Place: Twynam Heights
off Prince Charles Drive
Minister: Rev. Henley Perry
P.O. Box SS-5631
Telephone number: 324-2538
Telefax number: 324-2587

COME TO WORSHIP, LEAVE TO SERVE.



NOTICE

NOTICE is hereby given that GUERDA ILYSSE JEAN

BAPTISTE of CARMICHAEL, NASSAU, BAHAMAS,

is applying to the Minister responsible for Nationality and

Citizenship, for registration/naturalization as a citizen of The

Bahamas, and that any person who knows any reason why

registration/naturalization should not be granted, should |
send a written and signed statement of the facts within

twenty-eight days from the 3rd day of October, 2009 to the

Minister responsible for nationality and Citizenship, P.O. Box

N-7147, Nassau, Bahamas.

The Holy Ghost Prayer-Line number is 326-742:
(wwiwgivesiey.org)

| SUNDAY, OCTOBER 4TH, 2009

eam | Rev, Carla Culmer/Sis, Tezel Anderson -

‘ 410m Rev, Carla Culmer/Contirmation Service (HC)

7:08 pm Sis, Nathalie Thompson/Sis, Marilyn Tinker

coated i Team ca Raid ei

y LIGHT AND LIFE COMMUNITY CHURCH

Grounded In The Past &
Geared To The Future

Worship time: Llam & 7pm
Sunday School: 9:45am
Prayer time: 6:30pm

_ Place:
The Madeira
Shopping Center

Rey. Dr. Franklin Knowles

ALL ARE WELCOME TO ATTEND

Pastor: Rev. Dr Franklin Knowles
P.O.Box EE-16807

Telephone number 325-57
EMAIL - lynnk @batelnet.bs

PNT XR BESO MU AMUN yy eR A!





THE TRIBUNE

SATURDAY, OCTOBER 3, 2009, PAGE 7



i

Union facing
Freeport split

FROM page one

ers have started signing a peti-
tion for a poll to be created to
allow the next union that is
vying to be the bargaining
agent for workers at Our
Lucaya Resort to operate.

The A-Team, led by Nicole
Martin, won union elections
on September 28. Ms Martin,
who was also elected in May,
was re-elected as the new
president of the Hotel Work-
ers Union.

Although Ms Martin cap-
tured a majority of the votes
in New Providence, she was
not as successful in Freeport.
Presidential candidate, Kirk
Wilson, leader of the Team
Deliverance, won in Grand
Bahama.

Wilson captured 598 votes
compared to the 70 votes Ms
Martin picked up in Freeport.

Mr Morley, who was also a
candidate with Team Deliv-
erance, said workers have
expressed a lack of confidence
in the new president.

“At this time they want to
break away, they do not feel
comfortable with the level of
representation and they do
not feel they are skilled
enough or understand the
people here they are dealing
with,” he said.

- “I do not encourage them
leaving Hotel Workers
Union, but if it is their wish
and desire, which they have
expressed that to me, then I
believe I have a moral respon-
sibility to assist the best way I
can,” he said. Mr Morley said
workers have galvanised
enough support and are in the
‘process of approaching the
Minister of Labour in short
order concerning their desire.

The former union execu- ~
tive said that many hotel

workers felt disenfranchised
during the last union election.

He claims that more than -

150 voters were left off the
register in Freeport, and 2,500
persons were not put on the
register in New Providence.

“Those 2,500 persons that
were not put on the register
could have proven they had
paid union dues because they
had their cheque stubs to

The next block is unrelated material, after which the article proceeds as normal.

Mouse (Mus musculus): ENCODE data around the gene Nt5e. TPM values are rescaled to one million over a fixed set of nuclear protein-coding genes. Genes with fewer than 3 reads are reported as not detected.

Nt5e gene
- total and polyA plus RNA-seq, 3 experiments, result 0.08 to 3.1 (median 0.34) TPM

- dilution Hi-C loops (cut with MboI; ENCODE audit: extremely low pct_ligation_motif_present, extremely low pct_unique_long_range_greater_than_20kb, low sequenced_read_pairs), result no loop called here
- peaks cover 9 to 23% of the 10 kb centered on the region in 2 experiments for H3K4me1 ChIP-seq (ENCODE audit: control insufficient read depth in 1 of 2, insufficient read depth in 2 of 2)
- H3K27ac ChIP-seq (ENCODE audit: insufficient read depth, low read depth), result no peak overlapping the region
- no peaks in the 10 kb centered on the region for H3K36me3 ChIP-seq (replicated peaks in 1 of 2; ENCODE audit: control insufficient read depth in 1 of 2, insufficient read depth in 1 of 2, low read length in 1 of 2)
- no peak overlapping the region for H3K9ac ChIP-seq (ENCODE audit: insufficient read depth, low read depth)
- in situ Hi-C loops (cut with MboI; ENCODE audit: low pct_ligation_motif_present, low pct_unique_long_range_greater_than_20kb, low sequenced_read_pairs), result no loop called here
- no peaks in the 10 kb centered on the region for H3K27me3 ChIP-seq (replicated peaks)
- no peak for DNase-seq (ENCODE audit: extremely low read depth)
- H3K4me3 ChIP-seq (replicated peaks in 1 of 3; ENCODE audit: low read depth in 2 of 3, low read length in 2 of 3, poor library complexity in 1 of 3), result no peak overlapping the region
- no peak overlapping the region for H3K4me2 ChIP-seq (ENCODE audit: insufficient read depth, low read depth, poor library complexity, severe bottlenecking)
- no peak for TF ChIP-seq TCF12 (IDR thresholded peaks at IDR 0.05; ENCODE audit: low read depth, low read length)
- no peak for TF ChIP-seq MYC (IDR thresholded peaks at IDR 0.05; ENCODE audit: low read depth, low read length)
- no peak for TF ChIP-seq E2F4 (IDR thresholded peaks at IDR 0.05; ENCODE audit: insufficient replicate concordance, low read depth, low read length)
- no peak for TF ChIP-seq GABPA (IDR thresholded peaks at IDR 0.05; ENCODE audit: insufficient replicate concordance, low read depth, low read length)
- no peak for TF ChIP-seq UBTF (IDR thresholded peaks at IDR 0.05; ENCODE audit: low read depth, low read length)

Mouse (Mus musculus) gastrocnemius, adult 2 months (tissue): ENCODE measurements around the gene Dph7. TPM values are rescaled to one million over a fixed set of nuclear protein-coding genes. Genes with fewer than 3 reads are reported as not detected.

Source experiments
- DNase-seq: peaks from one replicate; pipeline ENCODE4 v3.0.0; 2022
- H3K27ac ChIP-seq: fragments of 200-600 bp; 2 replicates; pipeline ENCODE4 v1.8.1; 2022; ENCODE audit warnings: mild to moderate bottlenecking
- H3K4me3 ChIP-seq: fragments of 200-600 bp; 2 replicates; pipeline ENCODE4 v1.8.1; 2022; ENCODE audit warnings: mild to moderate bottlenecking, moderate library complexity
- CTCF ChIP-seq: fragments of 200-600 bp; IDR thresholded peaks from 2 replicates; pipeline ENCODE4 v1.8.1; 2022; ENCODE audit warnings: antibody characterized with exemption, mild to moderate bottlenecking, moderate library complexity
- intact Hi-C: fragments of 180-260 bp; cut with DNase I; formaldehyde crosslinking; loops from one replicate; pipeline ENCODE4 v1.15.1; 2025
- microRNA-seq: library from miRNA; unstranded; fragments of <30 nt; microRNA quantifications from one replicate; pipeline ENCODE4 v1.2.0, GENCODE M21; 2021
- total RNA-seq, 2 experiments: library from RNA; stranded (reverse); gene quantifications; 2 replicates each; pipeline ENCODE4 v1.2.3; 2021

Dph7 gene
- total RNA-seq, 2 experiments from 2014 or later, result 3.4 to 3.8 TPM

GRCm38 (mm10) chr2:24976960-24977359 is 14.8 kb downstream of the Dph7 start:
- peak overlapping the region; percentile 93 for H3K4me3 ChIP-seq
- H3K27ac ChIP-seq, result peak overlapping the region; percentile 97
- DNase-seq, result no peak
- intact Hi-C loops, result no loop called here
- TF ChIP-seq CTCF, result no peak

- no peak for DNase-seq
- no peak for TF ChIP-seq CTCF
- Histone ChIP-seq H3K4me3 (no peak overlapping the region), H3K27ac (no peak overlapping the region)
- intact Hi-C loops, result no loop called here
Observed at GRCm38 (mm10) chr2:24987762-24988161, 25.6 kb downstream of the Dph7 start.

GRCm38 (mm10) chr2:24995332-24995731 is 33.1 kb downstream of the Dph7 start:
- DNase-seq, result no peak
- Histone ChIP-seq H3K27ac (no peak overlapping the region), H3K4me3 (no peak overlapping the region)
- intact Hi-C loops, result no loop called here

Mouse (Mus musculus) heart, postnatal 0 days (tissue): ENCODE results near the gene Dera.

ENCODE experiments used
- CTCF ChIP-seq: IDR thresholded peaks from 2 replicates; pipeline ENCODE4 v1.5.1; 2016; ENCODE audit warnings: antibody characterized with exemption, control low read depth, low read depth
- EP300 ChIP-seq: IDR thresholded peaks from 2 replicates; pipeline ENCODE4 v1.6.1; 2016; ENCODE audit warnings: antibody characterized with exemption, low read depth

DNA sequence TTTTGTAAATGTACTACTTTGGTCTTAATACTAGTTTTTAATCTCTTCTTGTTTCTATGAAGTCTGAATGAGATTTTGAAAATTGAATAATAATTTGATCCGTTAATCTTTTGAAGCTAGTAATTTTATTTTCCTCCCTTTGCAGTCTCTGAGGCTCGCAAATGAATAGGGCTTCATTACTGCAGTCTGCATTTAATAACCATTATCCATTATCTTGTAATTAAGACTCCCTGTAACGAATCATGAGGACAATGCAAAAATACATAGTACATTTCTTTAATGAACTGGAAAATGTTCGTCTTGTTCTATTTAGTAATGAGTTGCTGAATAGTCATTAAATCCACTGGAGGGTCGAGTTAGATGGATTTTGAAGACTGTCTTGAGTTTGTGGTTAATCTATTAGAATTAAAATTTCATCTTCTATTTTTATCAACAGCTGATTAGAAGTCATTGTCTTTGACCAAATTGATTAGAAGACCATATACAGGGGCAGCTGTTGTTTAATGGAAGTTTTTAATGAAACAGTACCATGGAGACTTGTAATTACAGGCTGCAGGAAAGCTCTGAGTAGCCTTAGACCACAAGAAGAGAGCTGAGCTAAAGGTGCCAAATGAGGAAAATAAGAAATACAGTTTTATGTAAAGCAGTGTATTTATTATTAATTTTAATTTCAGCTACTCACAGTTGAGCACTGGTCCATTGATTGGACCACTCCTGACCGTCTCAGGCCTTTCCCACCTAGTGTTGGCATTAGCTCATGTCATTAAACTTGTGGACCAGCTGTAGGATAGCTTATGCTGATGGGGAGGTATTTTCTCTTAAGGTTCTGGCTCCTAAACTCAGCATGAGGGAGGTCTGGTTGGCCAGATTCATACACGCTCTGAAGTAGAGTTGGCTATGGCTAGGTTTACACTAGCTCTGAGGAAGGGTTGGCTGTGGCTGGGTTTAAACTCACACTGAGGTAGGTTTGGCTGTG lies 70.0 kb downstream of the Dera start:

prove it, but were not allowed
to vote in Nassau,” he said.

Leanne Thompson of
Grand Bahama was disap-
pointed she was not allowed
to vote in the last elections.

“J yoted in the May.elec-
tions, but was not gn the
March register list for this
election. I am up to date on
all my union dues,” she said.

Ms Thompson went on
maternity leave for 13 weeks
in January, and later took
three weeks: vacation leave.
She returned to work im April.

Although dues are not
deducted from maternity ben-
efits, she said dues were taken
out of her vacation pay.

“It is just not fair that
myself and a lot, of people
who took time to go down to
Workers House to exercise
our right to vote were turned
away because our names were
not on the register,”’ said the
former shop steward of seven
years.

Mr Morley said that the rel-
evant authorities must put
better methods in place for
more transparent elections,
especially at polling divisions.

He claimed that Team
Deliverance candidate Ray-
mand, Wright — who he said
was deliberately left off the
register — had discovered two
ballot boxes already filled
with ballot papers at a polling
station before the elections
started and was attacked by
a candidate on the A-Team.

“It means that the A-Team
was ahead and the Team
Deliverance was down, 800
votes before the elections
started,” he said.

“We are calling on the rel-
evant persons, inclusive of the
Prime Minister, to find the
relevant resolution and
method to put in place so we
can have transparent elec-
tions,”’ he said.

Behaviour warning
over Travolta case

_FROM page one.

passion but there is no need
for incivility,” Senior Justice
Allen said.

Bridgewater and former ©

paramedic Tarino Light-
bourne are accused of
attempts to extort $25 million
from the actor following the
death of his 16-year-old son,
Jett, in Grand Bahamas on
January 2.

During yesterday’ S Cross-
examination Mr Ducille asked
Mr McDermott whether he
was the one who had instruct-
ed PLP Senator Allyson May-
nard-Gibson, who is a lawyer,
to go to Freeport to meet with
Ms Bridgewater.

Mr McDermott replied,
“J authorised her brother
Clement Maynard to instruct
her to go to Freeport. I didn’t
speak to her directly.” When